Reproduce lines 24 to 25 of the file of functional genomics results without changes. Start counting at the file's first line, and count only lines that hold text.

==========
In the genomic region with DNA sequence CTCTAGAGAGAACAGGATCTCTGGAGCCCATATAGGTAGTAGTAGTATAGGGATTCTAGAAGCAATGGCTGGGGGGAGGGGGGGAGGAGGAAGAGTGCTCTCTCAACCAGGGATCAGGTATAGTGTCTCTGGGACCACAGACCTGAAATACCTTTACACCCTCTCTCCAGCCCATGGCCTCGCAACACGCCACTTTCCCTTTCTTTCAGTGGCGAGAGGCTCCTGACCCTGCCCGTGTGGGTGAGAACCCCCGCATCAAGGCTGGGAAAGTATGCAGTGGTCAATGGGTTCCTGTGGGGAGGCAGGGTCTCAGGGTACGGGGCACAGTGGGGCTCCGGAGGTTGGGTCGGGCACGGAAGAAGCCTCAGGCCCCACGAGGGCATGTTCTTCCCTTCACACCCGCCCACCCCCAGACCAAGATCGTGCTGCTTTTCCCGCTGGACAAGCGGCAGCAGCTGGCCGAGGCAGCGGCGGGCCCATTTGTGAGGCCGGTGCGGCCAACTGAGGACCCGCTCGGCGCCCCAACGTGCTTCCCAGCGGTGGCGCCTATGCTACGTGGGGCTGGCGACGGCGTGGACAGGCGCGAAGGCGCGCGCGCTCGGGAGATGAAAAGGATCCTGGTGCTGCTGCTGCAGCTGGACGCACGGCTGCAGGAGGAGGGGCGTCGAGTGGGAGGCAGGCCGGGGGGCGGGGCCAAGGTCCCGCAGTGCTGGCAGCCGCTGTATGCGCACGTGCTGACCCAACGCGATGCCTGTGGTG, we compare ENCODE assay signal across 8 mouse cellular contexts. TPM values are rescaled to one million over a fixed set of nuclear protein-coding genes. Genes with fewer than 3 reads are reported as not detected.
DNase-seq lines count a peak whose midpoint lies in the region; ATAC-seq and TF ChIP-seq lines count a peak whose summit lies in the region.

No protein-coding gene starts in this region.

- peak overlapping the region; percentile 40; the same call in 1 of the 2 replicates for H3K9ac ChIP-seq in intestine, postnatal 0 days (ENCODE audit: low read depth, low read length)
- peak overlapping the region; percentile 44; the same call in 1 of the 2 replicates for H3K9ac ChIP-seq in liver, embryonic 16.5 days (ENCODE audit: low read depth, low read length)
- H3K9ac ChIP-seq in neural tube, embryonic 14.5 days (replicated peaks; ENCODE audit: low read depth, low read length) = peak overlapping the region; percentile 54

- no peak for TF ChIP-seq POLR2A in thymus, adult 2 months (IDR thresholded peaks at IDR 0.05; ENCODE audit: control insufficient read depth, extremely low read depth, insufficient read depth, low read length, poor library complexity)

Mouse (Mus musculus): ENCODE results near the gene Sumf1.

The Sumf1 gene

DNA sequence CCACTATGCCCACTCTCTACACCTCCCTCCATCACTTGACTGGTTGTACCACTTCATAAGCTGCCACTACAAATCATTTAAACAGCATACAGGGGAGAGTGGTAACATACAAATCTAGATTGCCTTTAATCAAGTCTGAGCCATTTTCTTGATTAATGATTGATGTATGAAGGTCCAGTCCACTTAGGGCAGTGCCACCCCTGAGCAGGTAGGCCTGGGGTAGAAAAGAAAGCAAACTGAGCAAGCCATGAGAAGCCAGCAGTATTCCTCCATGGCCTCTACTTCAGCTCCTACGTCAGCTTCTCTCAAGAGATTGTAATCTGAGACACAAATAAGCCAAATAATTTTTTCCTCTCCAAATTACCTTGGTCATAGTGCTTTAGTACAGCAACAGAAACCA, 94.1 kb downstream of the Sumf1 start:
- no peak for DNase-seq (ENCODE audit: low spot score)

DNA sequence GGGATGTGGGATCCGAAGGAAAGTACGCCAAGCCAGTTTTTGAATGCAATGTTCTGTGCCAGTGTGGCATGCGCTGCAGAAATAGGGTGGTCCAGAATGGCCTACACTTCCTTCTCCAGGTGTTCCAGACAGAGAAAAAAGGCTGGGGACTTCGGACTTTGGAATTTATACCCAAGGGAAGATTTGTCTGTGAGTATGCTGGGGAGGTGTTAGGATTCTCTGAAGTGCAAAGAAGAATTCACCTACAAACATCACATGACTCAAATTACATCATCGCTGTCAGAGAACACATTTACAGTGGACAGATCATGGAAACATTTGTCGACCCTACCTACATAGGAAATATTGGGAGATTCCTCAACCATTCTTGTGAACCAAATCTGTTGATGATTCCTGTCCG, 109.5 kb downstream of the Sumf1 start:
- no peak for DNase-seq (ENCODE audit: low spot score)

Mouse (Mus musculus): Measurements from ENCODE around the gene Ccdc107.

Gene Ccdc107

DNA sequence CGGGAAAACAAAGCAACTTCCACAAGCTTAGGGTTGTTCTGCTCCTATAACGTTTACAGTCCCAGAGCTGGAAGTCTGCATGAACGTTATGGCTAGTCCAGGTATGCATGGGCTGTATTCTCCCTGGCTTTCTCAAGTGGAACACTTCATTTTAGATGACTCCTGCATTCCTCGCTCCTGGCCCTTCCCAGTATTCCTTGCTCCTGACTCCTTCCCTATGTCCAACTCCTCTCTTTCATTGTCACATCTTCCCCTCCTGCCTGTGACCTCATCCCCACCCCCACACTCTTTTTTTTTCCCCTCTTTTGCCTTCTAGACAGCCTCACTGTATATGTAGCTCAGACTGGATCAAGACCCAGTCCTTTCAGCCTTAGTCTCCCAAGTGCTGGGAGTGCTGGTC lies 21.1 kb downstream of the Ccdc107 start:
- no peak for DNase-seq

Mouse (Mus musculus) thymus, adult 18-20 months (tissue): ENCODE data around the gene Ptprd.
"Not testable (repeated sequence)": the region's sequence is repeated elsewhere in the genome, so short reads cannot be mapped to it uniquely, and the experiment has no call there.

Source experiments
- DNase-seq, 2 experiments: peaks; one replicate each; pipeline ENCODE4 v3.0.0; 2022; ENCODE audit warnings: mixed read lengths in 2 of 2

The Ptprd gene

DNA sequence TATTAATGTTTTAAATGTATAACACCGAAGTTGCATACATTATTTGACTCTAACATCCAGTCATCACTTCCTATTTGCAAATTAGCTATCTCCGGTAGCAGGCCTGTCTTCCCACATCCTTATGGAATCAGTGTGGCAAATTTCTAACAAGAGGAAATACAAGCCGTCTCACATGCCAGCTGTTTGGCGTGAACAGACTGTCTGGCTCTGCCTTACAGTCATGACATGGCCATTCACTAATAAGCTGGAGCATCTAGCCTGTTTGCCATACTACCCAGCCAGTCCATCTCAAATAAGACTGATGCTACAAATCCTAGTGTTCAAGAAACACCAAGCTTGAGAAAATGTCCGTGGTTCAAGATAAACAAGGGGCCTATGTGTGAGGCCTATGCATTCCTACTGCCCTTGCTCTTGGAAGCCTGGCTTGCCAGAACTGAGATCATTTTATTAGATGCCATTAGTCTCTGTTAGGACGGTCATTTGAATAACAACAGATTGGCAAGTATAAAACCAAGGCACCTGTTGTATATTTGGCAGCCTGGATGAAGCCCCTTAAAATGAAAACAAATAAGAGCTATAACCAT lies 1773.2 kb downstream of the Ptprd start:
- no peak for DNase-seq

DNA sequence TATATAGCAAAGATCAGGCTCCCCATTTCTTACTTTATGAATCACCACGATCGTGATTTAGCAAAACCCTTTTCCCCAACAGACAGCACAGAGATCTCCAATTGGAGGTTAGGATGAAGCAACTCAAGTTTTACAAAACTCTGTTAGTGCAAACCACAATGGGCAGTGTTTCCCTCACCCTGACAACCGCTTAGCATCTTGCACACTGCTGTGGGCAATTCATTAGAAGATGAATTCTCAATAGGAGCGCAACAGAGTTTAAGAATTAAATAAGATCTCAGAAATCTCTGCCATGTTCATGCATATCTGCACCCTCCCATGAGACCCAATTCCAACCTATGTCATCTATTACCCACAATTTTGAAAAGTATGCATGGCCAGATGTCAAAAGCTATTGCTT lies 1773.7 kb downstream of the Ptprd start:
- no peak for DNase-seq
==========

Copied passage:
- no peak for DNase-seq

DNA sequence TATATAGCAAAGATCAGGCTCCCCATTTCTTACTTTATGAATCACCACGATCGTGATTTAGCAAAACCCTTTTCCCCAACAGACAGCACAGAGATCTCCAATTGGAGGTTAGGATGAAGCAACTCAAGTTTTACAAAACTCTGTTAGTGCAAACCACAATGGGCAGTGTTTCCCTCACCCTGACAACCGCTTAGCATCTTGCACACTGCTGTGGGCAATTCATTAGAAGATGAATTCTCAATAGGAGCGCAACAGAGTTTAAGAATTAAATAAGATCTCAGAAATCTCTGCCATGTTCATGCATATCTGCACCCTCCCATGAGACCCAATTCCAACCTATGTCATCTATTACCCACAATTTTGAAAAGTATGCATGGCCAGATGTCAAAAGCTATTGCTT lies 1773.7 kb downstream of the Ptprd start: